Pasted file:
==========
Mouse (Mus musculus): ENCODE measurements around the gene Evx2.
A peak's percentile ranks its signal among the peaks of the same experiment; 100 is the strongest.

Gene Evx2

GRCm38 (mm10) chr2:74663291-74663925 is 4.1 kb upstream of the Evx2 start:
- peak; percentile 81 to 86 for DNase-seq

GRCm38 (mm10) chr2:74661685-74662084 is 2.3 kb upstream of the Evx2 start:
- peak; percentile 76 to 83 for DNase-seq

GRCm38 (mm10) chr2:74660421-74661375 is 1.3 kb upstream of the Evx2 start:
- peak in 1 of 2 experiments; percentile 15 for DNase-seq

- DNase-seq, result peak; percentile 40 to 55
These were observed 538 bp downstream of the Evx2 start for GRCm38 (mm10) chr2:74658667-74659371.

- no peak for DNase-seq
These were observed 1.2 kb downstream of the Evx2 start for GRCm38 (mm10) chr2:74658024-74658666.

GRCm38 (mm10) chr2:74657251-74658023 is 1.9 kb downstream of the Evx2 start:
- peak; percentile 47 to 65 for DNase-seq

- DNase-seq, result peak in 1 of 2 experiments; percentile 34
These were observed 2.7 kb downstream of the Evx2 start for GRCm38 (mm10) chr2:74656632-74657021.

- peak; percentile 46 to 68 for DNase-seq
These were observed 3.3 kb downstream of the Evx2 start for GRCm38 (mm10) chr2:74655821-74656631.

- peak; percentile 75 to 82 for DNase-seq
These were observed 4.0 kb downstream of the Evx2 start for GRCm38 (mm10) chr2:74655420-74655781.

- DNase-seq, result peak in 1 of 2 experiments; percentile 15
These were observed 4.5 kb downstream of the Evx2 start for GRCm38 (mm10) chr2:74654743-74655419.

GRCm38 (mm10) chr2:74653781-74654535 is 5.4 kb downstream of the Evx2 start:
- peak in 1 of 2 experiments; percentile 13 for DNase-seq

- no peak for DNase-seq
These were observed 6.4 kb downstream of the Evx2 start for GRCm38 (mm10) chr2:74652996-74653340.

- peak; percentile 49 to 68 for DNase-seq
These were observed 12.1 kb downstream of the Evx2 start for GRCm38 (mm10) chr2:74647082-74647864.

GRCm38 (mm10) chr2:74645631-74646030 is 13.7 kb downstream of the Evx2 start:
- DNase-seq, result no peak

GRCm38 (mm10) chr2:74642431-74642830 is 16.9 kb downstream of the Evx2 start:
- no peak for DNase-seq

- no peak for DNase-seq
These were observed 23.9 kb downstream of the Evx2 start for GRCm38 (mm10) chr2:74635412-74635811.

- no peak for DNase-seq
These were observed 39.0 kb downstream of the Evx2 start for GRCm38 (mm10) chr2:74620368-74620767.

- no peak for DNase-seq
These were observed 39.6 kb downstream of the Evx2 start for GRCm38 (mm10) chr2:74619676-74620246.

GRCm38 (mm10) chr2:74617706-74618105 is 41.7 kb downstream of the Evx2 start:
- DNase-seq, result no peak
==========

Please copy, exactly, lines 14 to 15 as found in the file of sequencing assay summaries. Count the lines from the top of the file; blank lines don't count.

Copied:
GRCm38 (mm10) chr2:74657251-74658023 is 1.9 kb downstream of the Evx2 start:
- peak; percentile 47 to 65 for DNase-seq